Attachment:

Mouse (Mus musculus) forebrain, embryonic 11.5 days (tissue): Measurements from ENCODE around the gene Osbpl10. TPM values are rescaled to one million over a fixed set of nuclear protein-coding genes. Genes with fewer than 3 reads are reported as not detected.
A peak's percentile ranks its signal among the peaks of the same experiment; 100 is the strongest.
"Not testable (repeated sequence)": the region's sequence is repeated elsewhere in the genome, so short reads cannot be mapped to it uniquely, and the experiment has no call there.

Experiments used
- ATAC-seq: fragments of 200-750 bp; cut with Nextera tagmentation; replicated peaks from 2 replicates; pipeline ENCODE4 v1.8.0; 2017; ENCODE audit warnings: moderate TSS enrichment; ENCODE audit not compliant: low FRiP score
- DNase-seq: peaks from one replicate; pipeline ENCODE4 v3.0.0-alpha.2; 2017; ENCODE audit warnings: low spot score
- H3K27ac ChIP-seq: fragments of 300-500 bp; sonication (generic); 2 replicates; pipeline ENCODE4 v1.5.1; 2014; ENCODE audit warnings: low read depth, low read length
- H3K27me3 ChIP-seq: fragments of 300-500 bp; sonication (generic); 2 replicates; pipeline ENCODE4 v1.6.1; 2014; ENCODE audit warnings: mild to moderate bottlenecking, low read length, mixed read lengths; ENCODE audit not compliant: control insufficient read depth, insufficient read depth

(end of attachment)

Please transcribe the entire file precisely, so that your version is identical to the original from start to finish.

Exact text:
Mouse (Mus musculus) forebrain, embryonic 11.5 days (tissue): Measurements from ENCODE around the gene Osbpl10. TPM values are rescaled to one million over a fixed set of nuclear protein-coding genes. Genes with fewer than 3 reads are reported as not detected.
A peak's percentile ranks its signal among the peaks of the same experiment; 100 is the strongest.
"Not testable (repeated sequence)": the region's sequence is repeated elsewhere in the genome, so short reads cannot be mapped to it uniquely, and the experiment has no call there.

Experiments used
- ATAC-seq: fragments of 200-750 bp; cut with Nextera tagmentation; replicated peaks from 2 replicates; pipeline ENCODE4 v1.8.0; 2017; ENCODE audit warnings: moderate TSS enrichment; ENCODE audit not compliant: low FRiP score
- DNase-seq: peaks from one replicate; pipeline ENCODE4 v3.0.0-alpha.2; 2017; ENCODE audit warnings: low spot score
- H3K27ac ChIP-seq: fragments of 300-500 bp; sonication (generic); 2 replicates; pipeline ENCODE4 v1.5.1; 2014; ENCODE audit warnings: low read depth, low read length
- H3K27me3 ChIP-seq: fragments of 300-500 bp; sonication (generic); 2 replicates; pipeline ENCODE4 v1.6.1; 2014; ENCODE audit warnings: mild to moderate bottlenecking, low read length, mixed read lengths; ENCODE audit not compliant: control insufficient read depth, insufficient read depth